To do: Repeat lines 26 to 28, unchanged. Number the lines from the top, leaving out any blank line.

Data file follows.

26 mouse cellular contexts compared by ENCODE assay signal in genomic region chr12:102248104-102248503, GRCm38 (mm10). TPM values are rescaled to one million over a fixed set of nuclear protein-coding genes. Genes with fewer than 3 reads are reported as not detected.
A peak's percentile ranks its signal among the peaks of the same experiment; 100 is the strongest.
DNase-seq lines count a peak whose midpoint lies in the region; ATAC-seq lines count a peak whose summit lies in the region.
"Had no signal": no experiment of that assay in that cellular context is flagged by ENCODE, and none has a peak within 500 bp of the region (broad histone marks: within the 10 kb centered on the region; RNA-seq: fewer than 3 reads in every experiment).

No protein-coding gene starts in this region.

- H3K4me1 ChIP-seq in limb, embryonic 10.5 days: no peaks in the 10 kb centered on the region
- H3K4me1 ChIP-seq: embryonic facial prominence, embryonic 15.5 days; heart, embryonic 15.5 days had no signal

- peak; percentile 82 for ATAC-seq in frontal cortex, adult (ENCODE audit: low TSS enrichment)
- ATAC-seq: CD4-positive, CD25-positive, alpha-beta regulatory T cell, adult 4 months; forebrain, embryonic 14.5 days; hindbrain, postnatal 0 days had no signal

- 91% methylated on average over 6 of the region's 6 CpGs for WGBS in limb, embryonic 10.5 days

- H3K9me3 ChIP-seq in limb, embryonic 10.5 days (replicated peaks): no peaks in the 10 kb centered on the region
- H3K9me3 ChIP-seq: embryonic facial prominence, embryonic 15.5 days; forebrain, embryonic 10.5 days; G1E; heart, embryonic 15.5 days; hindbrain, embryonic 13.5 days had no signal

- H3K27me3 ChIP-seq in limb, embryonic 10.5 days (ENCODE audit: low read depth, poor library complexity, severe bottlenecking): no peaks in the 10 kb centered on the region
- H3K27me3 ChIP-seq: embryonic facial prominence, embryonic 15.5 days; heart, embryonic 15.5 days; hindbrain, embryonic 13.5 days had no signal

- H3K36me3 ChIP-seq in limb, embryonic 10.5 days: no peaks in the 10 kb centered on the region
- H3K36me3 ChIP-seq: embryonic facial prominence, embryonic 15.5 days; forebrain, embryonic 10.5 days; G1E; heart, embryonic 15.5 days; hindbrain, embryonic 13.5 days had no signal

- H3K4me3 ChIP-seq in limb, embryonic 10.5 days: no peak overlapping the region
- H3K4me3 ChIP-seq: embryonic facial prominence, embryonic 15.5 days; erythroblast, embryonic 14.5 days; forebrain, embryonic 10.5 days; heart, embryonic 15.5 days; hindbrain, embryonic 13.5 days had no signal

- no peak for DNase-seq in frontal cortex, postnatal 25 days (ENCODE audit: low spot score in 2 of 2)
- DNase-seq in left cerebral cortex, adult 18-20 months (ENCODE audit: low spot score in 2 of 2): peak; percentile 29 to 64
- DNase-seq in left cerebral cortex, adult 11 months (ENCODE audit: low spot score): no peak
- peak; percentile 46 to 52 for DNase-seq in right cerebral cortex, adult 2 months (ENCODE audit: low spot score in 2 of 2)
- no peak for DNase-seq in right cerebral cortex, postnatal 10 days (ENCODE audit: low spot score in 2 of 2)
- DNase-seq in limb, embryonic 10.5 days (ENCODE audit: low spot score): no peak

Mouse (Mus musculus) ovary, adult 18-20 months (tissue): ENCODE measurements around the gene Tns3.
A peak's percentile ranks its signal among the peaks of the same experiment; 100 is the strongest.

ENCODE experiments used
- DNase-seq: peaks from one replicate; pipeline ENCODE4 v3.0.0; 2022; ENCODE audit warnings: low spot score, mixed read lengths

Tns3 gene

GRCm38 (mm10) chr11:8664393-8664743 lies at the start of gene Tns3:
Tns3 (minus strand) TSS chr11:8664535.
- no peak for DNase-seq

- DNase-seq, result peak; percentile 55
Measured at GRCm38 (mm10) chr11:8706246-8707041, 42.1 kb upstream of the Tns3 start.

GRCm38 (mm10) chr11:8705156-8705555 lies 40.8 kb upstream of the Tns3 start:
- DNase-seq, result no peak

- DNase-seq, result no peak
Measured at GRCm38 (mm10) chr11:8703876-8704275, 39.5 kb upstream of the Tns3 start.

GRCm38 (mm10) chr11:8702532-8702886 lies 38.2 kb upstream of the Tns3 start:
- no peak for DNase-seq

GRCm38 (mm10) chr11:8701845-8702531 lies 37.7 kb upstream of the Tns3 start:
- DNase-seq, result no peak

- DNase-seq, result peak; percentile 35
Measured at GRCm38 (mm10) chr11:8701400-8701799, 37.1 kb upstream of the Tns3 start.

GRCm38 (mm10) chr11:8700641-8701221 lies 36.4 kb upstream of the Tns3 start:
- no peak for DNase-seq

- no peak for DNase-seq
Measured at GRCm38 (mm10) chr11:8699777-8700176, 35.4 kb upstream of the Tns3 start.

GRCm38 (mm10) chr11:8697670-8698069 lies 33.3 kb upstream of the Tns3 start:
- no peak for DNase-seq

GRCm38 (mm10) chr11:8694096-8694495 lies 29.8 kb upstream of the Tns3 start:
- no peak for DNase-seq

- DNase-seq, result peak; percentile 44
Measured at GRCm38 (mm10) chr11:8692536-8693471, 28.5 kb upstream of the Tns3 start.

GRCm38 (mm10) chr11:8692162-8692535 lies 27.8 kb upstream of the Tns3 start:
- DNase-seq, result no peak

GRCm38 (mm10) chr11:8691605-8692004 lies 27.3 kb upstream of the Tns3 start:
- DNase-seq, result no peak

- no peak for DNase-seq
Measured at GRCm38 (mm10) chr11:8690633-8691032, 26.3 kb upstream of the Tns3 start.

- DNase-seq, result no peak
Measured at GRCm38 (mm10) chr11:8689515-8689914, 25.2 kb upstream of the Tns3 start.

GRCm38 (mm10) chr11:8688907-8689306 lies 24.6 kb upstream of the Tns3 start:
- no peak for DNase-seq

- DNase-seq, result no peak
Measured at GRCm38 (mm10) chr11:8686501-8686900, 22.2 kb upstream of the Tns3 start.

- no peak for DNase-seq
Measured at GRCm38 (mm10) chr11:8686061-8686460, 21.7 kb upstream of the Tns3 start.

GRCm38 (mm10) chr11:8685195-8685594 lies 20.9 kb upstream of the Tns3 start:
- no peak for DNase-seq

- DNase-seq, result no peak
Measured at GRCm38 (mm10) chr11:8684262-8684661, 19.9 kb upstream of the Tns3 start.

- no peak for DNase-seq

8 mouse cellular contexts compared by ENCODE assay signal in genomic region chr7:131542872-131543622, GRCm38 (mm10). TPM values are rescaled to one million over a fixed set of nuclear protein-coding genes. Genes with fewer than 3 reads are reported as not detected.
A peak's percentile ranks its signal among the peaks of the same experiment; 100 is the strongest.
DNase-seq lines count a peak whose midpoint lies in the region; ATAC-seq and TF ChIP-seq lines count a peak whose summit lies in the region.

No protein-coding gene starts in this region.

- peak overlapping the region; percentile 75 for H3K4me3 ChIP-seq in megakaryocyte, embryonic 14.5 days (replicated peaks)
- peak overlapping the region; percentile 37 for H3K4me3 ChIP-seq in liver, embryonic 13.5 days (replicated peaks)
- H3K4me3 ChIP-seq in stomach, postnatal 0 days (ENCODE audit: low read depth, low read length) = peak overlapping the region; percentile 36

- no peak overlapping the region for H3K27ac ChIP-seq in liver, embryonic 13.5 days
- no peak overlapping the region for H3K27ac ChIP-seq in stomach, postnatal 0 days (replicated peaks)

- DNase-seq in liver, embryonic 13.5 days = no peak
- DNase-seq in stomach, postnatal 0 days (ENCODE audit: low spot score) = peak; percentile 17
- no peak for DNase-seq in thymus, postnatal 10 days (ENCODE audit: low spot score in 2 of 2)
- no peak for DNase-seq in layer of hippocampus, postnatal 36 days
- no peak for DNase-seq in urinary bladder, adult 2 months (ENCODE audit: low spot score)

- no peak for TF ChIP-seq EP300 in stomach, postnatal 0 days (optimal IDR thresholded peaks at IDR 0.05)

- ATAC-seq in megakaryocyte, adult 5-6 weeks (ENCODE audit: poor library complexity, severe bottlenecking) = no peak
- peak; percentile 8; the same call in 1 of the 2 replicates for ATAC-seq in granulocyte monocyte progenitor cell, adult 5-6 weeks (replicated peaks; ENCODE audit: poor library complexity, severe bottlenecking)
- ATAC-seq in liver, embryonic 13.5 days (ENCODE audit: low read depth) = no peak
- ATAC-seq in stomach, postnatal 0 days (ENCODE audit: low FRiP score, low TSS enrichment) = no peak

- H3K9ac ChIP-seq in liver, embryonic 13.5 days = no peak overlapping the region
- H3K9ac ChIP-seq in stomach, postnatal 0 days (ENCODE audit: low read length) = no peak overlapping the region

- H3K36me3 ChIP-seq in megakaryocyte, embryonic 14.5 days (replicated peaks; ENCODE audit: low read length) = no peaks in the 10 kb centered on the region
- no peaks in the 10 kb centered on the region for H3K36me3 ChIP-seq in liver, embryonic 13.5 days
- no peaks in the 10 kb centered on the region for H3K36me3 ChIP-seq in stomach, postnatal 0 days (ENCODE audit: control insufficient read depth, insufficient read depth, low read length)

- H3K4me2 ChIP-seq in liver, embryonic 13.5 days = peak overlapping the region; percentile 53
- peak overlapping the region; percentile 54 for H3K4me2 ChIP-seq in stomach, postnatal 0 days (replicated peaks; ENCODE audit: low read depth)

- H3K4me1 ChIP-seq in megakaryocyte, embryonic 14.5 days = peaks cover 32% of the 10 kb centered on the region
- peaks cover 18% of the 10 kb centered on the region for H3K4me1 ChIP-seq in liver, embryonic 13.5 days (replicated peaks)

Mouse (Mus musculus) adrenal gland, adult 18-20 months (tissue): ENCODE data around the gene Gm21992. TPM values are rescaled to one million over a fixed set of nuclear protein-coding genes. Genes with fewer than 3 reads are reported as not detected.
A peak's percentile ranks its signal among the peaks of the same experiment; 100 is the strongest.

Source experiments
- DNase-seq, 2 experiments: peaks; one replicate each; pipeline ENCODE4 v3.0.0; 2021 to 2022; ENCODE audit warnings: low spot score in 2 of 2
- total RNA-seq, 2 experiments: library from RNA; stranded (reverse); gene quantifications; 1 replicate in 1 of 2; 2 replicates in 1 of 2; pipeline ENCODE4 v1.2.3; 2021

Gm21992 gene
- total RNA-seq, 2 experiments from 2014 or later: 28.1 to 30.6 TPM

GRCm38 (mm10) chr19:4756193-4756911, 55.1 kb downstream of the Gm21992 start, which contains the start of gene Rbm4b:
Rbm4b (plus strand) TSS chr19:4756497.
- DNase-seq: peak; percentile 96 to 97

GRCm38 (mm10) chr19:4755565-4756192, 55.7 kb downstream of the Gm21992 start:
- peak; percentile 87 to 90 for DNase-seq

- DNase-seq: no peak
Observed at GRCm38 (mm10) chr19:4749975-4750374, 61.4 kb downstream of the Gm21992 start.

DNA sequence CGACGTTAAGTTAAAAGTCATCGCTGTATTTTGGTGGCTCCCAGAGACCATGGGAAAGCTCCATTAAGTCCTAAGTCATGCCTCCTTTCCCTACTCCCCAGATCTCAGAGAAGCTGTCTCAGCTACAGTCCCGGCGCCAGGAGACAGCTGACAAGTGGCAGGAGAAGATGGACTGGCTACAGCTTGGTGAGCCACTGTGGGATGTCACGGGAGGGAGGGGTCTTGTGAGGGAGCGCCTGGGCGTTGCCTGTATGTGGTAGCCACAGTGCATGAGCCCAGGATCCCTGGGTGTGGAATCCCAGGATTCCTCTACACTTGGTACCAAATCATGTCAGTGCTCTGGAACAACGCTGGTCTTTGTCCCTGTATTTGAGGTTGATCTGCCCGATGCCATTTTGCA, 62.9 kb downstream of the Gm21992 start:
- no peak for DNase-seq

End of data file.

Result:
A peak's percentile ranks its signal among the peaks of the same experiment; 100 is the strongest.

ENCODE experiments used
- DNase-seq: peaks from one replicate; pipeline ENCODE4 v3.0.0; 2022; ENCODE audit warnings: low spot score, mixed read lengths